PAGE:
Center on Halsted transgender programming coordinator resigns in protest

LaTrobe at at COH event. Photo: Brynn Cassie West.

LaTrobe at at COH event. Photo: Brynn Cassie West.

Center on Halsted’s transgender programming coordinator resigned from her volunteer position Tuesday in protest of a decision by the Center to take money from the Human Rights Campaign for this Sunday’s observance of the Transgender Day of Remembrance.

June LaTrobe said she chose to resign because the Center is putting money above principle by allowing HRC to “buy its way back into the trans community’s good graces.”

HRC donated $250 to the Center for the event. Brian Richardson, the Center’s director of public affairs, said the money would help defray some of the costs of hosting the event.

HRC’s relationship with the transgender community hit a low point in 2007, when the organization supported a push for a national workplace non-discrimination law, ENDA, that excluded protections based on gender identity and expression.

“Since then they have done little to nothing to reach out to the trans community,” LaTrobe said. “Locally they have never been supportive or involved in trans-based issues. They’ve been a non-entity, and now they’re trying to spend a few dollars to get some credit with the trans community.”

Marisa McCabe of the local HRC steering committee reached out to Center on Halsted to offer the money. She said she  knew HRC has had trouble in the past with some doubting their commitment to the “T” in LGBT but the local committee wanted to support the event.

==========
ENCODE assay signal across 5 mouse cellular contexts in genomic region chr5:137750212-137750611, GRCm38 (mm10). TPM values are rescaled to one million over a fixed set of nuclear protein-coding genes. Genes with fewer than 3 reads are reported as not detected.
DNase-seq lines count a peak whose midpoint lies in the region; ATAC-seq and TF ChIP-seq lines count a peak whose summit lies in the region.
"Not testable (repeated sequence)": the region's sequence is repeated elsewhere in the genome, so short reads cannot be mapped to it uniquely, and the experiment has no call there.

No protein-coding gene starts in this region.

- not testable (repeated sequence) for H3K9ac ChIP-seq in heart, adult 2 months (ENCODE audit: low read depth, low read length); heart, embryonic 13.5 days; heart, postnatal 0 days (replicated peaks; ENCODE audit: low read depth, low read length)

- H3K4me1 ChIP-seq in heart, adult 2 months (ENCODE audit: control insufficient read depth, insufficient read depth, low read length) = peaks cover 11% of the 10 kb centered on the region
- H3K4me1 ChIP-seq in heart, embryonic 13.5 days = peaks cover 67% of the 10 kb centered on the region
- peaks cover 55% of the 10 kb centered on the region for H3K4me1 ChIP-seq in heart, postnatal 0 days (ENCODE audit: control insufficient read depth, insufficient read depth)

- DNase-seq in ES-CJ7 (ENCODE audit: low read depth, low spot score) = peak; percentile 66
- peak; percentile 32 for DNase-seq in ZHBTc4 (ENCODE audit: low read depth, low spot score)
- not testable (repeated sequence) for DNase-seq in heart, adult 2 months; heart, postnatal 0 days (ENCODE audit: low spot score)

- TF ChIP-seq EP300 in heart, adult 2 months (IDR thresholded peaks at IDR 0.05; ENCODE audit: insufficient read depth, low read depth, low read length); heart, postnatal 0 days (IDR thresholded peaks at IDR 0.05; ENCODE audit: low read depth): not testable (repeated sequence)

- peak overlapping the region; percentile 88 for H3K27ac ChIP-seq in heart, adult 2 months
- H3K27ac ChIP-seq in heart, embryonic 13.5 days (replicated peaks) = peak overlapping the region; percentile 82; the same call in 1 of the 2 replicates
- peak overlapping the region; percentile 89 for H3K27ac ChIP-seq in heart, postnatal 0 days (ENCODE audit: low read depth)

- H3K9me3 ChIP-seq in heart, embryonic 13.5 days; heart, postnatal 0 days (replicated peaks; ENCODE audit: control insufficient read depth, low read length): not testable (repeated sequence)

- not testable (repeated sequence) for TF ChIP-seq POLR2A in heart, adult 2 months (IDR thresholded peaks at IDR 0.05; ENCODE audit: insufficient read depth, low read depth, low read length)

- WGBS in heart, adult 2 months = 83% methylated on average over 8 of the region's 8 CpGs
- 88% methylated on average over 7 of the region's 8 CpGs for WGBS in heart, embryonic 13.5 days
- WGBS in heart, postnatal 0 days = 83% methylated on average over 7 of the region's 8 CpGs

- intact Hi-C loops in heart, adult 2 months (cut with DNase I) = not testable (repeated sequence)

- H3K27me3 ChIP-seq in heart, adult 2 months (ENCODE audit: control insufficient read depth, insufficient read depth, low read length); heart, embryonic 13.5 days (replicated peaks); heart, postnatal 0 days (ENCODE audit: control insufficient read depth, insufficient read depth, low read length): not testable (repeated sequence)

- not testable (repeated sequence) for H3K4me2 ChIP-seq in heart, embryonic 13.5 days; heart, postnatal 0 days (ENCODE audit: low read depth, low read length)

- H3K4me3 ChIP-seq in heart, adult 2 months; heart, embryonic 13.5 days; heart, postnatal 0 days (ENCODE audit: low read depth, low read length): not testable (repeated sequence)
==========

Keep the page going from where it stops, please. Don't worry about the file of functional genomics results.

“We are giving the money because we wanted to support this special day,” McCabe said. “I know our history. Our intention was just to help with this. Our intention was not to promote HRC but just to help out with the costs, not to take away from the meaning and the purpose of recognizing the two individuals this year that were murdered.”

Richardson acknowledged that HRC has had problems with the transgender community but said the Center hopes to work together with HRC moving forward.

“There’s no denying they have had challenges, but we’re hoping to work with their new leadership,” Richardson said.

Chad Griffin took over as HRC President in June.

LaTrobe, who is also vice chair and and public policy director at Illinois Gender Advocates, said the money was first described to her as a sponsorship a few weeks ago by a member of the Center’s executive team.

“I said that was kind of tacky. It was disrespectful to sponsor a memorial service,” LaTrobe said.

When LaTrobe learned it was HRC, she said she was stunned.

“It was only $250, which to me is even tackier than if it was $250,000,” LaTrobe said.

Richardson said at the $250 level, HRC is just a supporter – not a sponsor of the event. He said their name will not be printed on promotional materials.

“The Center takes a financial burden for putting this event together,” Richardson said.

McCabe reiterated that HRC is not getting any special billing, no extra signage.

HRC has not played a part in planning the event, which the Center co-hosts with the Broadway Youth Center.

Local HRC steering committees are participating in events in more than 20 cities across the country, according to a list provided to Chicago Phoenix by Michael Cole-Schwartz, HRC’s director of communications in D.C.

The Chicago remembrance will be held this Sunday at 6:30 p.m. at Center on Halsted. The two-part event begins with a vigil to honor the lives of transgender people who have died because of acts of bigotry due to their gender identification. The vigil is followed by a performance-based celebration of the transgender community.

Other events will be held in Joliet and Naperville on Monday and Tuesday. The other upcoming Chicago remembrance will be held Tuesday at aChurch4Me MCC at 7 p.m. in Rogers Park.

Calls to the Broadway Youth Center were not returned. This article will be updated as more details become available.